The title of this exhibition, "One Hand Clapping" is taken from the classical zen riddle interrogating the nature of sound, existence, and nothingness. The show explores this pervasive and singular phenomenon, one which can be a subliminal background at times, yet at other times a potent trigger for memory and emotion. 

The exhibition examines sound and language as well as its interstices: silences, pauses, breaths. The works chosen explore and link sound to issues of synchrony and discord, the literal and the metaphorical, the familiar and the alien. This commingling of nature and informatics occasionally results in a confusion of science and art, where one is trying to transform itself into the other, a movement which creates, in Deleuze's terms, neither sensation nor concept. Research of the amusias, (neurological disorders that can affect receptive and/or expressive musical function), provide evidence that musical processing is multimodal and more widely distributed in both cerebral hemispheres than previously thought. Sight has long been held as a higher sense than hearing, but people who have lost their sense of hearing have been arguably stereotyped as more agitated than people who have lost their sense of sight. This is attributed to the increased propensity for miscommunications by the hearing-impaired, who are deprived of the nuances of aural-based language skills and communication.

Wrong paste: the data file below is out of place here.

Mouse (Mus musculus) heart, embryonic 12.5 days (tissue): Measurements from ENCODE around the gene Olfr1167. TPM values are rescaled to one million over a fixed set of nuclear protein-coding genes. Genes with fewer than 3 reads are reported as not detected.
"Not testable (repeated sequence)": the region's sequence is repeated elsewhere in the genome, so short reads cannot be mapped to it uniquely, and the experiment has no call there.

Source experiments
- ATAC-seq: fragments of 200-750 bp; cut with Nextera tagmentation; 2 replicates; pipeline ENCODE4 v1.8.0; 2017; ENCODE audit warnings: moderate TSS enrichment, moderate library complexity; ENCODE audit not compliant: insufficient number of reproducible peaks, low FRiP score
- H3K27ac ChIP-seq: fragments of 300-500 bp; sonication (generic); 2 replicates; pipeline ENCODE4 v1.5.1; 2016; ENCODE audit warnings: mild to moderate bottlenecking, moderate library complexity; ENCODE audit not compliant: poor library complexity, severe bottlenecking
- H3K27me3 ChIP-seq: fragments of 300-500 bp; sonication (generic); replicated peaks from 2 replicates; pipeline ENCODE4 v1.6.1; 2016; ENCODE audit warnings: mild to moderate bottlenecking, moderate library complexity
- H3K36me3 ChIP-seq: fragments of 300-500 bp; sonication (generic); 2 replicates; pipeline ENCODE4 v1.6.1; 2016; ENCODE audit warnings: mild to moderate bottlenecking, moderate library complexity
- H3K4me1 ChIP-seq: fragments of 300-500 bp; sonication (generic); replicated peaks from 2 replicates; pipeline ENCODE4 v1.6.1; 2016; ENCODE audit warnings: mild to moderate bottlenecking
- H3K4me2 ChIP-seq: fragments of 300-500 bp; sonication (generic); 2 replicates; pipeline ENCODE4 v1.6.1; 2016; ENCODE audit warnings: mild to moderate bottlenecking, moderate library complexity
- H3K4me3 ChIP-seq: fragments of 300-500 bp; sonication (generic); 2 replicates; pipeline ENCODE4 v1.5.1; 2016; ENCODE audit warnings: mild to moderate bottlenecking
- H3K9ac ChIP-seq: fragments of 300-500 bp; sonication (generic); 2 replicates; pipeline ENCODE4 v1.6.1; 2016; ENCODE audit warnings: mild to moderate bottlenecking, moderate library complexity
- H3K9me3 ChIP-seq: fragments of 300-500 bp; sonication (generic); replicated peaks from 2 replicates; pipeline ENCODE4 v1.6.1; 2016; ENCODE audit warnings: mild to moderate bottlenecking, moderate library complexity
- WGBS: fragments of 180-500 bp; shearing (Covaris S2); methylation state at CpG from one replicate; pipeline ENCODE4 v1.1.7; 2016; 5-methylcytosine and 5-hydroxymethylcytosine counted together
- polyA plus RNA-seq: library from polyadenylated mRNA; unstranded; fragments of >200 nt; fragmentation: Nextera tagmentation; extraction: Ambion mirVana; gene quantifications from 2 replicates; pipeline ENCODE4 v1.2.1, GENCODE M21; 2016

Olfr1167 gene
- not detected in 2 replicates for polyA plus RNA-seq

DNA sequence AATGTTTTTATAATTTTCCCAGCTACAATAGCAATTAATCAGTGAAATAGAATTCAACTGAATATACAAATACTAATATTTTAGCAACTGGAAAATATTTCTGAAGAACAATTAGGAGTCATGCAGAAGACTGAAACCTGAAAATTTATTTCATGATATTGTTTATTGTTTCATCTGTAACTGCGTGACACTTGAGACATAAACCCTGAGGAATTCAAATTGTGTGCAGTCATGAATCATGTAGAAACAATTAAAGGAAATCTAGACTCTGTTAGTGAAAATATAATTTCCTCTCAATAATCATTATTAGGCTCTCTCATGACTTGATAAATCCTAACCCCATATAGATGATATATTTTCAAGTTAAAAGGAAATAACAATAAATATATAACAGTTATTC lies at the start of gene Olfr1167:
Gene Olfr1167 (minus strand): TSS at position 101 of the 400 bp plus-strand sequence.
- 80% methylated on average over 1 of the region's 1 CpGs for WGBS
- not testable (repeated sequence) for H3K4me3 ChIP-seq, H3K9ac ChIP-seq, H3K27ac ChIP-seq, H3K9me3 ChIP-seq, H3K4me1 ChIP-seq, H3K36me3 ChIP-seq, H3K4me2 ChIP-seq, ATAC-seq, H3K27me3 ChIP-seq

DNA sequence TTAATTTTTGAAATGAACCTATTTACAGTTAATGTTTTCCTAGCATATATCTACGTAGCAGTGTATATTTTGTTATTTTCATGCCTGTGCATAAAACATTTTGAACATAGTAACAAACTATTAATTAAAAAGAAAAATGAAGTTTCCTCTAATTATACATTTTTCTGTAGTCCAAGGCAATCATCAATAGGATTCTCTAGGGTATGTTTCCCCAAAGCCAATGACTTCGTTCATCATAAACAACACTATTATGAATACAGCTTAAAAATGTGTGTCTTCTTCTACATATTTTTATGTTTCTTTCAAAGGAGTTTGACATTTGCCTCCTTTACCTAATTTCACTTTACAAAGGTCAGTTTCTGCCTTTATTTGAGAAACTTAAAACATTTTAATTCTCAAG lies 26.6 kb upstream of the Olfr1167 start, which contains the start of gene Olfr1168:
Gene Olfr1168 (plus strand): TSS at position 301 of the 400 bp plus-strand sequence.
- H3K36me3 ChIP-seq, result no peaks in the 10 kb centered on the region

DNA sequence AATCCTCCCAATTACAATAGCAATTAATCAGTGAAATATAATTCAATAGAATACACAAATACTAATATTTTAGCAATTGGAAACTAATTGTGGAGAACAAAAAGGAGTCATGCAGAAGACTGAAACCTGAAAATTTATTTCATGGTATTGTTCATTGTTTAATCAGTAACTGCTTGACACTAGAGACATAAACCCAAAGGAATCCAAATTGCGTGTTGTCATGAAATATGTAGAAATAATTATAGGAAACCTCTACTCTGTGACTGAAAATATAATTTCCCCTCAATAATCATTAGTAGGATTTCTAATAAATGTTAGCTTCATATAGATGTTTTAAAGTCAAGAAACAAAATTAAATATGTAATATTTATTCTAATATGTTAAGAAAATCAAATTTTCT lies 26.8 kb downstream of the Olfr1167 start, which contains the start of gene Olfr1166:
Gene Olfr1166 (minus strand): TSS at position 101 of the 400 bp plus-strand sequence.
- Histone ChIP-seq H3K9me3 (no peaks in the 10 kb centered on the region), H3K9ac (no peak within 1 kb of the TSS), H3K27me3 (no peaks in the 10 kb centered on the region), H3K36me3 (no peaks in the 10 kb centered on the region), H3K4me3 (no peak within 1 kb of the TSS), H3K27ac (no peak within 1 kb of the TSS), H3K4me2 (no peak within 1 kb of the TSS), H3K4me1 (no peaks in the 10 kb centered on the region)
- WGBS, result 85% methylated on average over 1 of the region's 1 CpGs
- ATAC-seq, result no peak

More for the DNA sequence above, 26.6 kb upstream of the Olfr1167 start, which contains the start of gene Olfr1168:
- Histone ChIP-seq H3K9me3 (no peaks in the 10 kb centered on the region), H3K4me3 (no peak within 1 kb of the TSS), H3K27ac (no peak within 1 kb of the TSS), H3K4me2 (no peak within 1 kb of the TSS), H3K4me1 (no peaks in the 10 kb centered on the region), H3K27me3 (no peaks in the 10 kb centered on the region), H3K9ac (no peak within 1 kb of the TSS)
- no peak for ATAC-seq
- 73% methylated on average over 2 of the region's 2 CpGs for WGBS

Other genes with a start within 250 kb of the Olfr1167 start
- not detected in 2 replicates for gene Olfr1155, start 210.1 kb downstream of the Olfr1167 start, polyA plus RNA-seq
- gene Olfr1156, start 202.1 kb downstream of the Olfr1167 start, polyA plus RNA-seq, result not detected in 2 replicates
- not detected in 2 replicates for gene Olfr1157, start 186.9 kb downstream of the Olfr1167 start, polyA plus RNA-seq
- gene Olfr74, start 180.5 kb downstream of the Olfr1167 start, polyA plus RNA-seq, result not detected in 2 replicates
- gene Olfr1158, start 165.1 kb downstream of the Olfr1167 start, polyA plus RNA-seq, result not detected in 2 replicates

Sound's antipode, silence, is more a rhetorical than a physical situation. Even prior to delivery into the world, we are bombarded with a continuum of sounds. Research has demonstrated that infants discriminate sounds and perhaps learn while asleep. In an anechoic chamber one's ears feel stuffy and the mind disoriented in this soundless environment, with gradual awareness of one's own biogenic sounds: respirations and heartbeats. 

"One Hand Clapping" looks to that diastole between sound that flags the vibrancy of life and silence that heralds the initiation of thought. Sound is no longer tied to a concept of composition, and artists working with sound are developing their own lexicons and pedagogy. This show is a navigation through an acoustic cartography rather than a comprehensive tour. The historically groundbreaking work 3423312 by John Cage is performed by Cage's long-time chess opponent William Anastasi. The powerfully silent framed works of Atsushi Nishijima and Stephen Sollins, coexist with the beautifully embodied sculptural sound works of David Abir and Chris Kubick. The dislocation and shaping of sounds in space are presented in the nuanced aural sculptures of Nadine Robinson and Stephen Vitiello. The innovatively transductive sound maneuvers based in biology of Jeff Wyckoff are contrasted against Paul Pfeiffer's video work with Language Removal Service, distilling language to its biological punctuations: glottal stops and deglutition. The intensely silent human dimensioned sculptural work by William Anastasi contrasts sharply with the aggressive video piece by Warren Neidich, who sharply foregrounds sound over vision.